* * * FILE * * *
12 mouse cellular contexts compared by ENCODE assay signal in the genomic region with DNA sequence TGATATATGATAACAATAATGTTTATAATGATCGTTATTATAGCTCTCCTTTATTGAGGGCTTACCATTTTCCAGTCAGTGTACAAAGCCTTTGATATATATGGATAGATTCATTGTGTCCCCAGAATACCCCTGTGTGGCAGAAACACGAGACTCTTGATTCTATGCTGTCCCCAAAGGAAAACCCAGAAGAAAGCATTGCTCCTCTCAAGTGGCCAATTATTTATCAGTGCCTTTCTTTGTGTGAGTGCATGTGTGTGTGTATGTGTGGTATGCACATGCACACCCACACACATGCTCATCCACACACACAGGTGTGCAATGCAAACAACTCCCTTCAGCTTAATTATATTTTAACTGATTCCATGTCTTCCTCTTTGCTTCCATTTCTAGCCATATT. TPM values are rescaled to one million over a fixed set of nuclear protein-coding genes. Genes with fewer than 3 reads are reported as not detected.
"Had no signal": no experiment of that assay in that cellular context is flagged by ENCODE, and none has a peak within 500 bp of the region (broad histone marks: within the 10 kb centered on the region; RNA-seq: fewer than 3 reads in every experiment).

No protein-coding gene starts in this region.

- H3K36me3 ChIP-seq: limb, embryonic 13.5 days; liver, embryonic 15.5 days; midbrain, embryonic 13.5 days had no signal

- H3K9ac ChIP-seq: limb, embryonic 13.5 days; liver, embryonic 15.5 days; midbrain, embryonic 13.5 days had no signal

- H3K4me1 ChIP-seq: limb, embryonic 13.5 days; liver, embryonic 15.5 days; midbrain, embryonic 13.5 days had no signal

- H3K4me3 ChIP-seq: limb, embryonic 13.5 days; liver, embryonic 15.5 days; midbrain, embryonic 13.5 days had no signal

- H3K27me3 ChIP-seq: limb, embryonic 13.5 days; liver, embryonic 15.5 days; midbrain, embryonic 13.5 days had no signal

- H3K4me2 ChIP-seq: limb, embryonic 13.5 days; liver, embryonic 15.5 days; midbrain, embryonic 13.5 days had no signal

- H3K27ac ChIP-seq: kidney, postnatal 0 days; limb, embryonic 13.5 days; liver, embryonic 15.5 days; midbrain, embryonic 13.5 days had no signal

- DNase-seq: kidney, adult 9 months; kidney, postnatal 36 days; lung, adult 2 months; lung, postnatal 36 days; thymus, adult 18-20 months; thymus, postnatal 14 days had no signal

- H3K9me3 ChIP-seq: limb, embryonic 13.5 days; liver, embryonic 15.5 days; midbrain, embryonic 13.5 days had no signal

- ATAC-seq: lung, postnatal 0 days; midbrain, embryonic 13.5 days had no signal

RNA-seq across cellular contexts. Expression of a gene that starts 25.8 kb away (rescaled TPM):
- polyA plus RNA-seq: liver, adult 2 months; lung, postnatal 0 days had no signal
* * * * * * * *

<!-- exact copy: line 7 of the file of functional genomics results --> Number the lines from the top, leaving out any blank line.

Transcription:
- H3K4me3 ChIP-seq: limb, embryonic 13.5 days; liver, embryonic 15.5 days; midbrain, embryonic 13.5 days had no signal